Section: F2G
Registration Number: 21689
Instructor: Krupski,Michael Dennis
Schedule: W 11:00am - 11:50am
Location: Jacobs B32 (North Campus)
Seats Available: 4

MGG 198SEM - Corp&Ind Social Rspblity

The purpose of this one-credit seminar is to introduce transfer students to the University at Buffalo, as well as the School of Management. Faculty and new upper division UB transfer students will be brought together to establish a successful transition to becoming a student at the University at Buffalo. This course will be based around the discussion and debate of Corporate Social Responsibility (CSR), as well as individual responsibility. Corporate Social Responsibility (CSR) is when management decides to "do good for society". In other words, companies use some of their profits towards initiatives that benefit society. Some initiatives that are focused on include improving the environment, donating to charities (locally & nationally), and assisting community programs. In addition, we will discuss social responsibility on an individual basis and how you can improve our society as a student, right now. Furthermore, students will explore different concentrations and careers within the School of Management. Students will also learn/refine skills required for academic success.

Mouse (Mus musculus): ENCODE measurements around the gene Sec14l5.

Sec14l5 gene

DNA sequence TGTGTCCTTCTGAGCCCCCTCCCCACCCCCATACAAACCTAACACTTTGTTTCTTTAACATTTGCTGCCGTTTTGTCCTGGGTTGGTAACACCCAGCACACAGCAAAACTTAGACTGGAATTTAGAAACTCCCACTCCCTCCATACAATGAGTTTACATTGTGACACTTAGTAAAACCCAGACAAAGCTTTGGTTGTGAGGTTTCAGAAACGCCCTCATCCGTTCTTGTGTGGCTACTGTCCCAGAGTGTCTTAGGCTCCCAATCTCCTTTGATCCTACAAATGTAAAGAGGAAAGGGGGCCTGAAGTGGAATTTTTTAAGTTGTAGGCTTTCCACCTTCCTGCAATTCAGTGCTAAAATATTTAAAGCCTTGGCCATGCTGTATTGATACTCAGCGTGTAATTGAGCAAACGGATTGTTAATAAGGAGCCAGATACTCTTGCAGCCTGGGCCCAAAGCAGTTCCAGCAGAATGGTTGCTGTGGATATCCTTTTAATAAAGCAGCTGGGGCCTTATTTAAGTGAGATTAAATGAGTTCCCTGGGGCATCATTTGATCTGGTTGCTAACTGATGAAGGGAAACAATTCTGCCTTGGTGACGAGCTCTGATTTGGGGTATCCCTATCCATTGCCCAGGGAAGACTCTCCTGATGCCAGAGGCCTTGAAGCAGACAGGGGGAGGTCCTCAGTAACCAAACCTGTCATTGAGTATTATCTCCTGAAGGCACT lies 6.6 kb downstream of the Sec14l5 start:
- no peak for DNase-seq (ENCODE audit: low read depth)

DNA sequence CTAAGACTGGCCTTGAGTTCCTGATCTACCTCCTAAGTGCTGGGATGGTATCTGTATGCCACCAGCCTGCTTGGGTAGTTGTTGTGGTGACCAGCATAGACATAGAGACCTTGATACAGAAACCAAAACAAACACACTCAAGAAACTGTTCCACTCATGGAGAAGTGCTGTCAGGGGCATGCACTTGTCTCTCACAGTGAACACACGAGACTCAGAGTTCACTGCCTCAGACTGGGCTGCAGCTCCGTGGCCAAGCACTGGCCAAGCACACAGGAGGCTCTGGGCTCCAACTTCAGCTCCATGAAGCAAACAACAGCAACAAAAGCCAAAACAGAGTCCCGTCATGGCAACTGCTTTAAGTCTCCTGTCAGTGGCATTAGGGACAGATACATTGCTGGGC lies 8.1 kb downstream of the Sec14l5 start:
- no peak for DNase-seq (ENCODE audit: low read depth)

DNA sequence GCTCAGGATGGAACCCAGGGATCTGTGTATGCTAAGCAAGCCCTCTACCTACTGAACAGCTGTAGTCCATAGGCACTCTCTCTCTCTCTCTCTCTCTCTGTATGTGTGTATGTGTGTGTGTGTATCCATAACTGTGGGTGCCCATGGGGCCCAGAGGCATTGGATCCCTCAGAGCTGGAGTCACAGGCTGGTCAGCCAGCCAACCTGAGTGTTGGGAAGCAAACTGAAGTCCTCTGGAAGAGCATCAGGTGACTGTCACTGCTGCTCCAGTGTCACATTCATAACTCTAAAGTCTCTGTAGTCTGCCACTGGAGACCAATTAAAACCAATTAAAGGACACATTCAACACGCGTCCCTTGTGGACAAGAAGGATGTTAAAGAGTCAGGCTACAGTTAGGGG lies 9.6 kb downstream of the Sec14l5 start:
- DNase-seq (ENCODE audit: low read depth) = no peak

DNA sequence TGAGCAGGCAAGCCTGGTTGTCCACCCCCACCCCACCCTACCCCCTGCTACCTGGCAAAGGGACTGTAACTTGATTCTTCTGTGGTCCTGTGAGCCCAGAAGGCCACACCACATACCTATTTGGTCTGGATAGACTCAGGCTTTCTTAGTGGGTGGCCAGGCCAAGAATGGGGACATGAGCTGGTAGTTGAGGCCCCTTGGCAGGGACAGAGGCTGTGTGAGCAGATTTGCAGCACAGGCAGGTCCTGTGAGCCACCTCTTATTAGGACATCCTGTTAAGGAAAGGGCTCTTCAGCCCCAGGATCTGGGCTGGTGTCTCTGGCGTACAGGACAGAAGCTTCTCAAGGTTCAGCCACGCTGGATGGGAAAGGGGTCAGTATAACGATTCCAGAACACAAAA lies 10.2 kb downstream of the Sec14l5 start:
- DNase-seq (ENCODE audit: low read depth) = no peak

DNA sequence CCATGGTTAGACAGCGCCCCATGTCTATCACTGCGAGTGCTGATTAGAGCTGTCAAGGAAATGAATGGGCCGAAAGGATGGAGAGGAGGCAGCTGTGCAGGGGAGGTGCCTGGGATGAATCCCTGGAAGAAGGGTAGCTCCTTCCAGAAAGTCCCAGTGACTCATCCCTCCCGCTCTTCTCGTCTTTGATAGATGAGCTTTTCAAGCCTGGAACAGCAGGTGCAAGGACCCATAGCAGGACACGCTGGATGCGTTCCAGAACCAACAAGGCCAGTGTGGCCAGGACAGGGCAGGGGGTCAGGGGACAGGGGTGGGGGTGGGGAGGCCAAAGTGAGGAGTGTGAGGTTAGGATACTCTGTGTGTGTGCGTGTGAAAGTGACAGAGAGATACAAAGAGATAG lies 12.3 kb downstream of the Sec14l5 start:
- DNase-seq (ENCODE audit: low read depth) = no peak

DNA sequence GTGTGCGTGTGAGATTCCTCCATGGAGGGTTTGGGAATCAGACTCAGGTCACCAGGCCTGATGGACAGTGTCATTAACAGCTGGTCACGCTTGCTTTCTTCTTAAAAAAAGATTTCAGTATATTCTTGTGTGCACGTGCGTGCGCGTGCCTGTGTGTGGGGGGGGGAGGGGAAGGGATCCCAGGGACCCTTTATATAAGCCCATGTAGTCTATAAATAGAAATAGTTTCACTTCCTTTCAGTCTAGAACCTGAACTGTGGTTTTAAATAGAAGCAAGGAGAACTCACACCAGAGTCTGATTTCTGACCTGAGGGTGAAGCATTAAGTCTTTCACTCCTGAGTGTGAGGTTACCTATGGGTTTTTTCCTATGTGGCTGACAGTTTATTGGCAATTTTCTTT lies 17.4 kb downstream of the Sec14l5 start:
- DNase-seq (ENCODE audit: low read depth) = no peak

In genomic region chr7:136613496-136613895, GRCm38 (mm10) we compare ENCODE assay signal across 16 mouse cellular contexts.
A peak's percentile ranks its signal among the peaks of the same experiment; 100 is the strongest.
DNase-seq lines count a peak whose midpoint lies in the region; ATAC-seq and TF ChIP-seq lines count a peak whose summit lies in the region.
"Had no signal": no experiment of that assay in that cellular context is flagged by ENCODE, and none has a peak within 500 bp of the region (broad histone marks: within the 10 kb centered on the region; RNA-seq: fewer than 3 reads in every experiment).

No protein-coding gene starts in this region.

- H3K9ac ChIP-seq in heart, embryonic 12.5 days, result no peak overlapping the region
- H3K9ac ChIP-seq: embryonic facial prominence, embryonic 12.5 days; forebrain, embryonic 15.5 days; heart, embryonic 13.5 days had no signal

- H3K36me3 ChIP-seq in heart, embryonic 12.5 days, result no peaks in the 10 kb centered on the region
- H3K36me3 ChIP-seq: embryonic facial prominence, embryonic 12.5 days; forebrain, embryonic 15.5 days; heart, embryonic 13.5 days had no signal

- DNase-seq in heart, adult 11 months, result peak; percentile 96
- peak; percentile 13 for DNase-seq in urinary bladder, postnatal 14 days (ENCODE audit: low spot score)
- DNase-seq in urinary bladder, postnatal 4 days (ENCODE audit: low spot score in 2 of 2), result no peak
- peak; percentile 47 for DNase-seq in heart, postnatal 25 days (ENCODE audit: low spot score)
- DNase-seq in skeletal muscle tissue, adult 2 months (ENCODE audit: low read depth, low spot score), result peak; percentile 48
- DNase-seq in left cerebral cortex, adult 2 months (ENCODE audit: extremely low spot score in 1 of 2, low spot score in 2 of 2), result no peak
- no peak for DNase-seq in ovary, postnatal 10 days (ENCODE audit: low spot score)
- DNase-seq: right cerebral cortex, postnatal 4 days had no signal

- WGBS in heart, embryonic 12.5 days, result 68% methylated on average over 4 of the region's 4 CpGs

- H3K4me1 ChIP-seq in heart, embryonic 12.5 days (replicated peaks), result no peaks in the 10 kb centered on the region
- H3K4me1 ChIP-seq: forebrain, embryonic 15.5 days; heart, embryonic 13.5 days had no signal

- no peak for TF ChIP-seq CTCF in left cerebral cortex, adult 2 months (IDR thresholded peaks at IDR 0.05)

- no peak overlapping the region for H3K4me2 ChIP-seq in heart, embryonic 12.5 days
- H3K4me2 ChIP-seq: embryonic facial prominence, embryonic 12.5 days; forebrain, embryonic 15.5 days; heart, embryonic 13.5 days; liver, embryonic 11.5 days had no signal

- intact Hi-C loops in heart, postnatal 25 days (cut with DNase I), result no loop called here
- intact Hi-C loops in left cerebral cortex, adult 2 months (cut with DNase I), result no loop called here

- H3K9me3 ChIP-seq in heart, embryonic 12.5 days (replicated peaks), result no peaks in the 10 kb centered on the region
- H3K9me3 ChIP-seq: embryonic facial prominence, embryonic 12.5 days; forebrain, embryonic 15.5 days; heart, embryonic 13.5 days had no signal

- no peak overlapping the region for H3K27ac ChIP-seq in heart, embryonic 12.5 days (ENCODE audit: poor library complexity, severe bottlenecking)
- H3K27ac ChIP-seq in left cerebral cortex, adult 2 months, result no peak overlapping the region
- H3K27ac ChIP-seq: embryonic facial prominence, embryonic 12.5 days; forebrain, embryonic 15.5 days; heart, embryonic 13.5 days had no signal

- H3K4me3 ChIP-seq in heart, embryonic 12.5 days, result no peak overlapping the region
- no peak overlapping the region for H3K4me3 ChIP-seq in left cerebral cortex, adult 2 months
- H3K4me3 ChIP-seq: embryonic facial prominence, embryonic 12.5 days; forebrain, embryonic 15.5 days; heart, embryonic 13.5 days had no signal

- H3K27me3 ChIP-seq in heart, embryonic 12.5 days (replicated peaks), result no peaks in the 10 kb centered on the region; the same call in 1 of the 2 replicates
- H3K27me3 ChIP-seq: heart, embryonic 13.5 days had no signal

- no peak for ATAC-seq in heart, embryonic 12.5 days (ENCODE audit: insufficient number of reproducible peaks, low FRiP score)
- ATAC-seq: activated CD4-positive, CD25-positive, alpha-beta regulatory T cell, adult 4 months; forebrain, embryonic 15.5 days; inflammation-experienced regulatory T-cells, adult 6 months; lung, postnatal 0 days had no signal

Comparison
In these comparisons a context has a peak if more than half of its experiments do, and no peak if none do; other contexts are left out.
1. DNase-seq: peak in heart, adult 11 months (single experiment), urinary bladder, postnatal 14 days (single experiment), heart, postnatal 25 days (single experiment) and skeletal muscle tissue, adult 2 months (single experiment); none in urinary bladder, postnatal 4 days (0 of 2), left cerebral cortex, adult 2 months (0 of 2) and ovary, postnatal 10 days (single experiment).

Section: F3G
Registration Number: 21690
Instructor: Toth,Jeannette
Schedule: F 11:00am - 11:50am
Location: Jacobs B32 (North Campus)
Seats Available: 24

MGG 198SEM - Corp&Ind Social Rspblity

The purpose of this one-credit seminar is to introduce transfer students to the University at Buffalo, as well as the School of Management. Faculty and new upper division UB transfer students will be brought together to establish a successful transition to becoming a student at the University at Buffalo. This course will be based around the discussion and debate of Corporate Social Responsibility (CSR), as well as individual responsibility. Corporate Social Responsibility (CSR) is when management decides to "do good for society". In other words, companies use some of their profits towards initiatives that benefit society. Some initiatives that are focused on include improving the environment, donating to charities (locally & nationally), and assisting community programs. In addition, we will discuss social responsibility on an individual basis and how you can improve our society as a student, right now. Furthermore, students will explore different concentrations and careers within the School of Management. Students will also learn/refine skills required for academic success.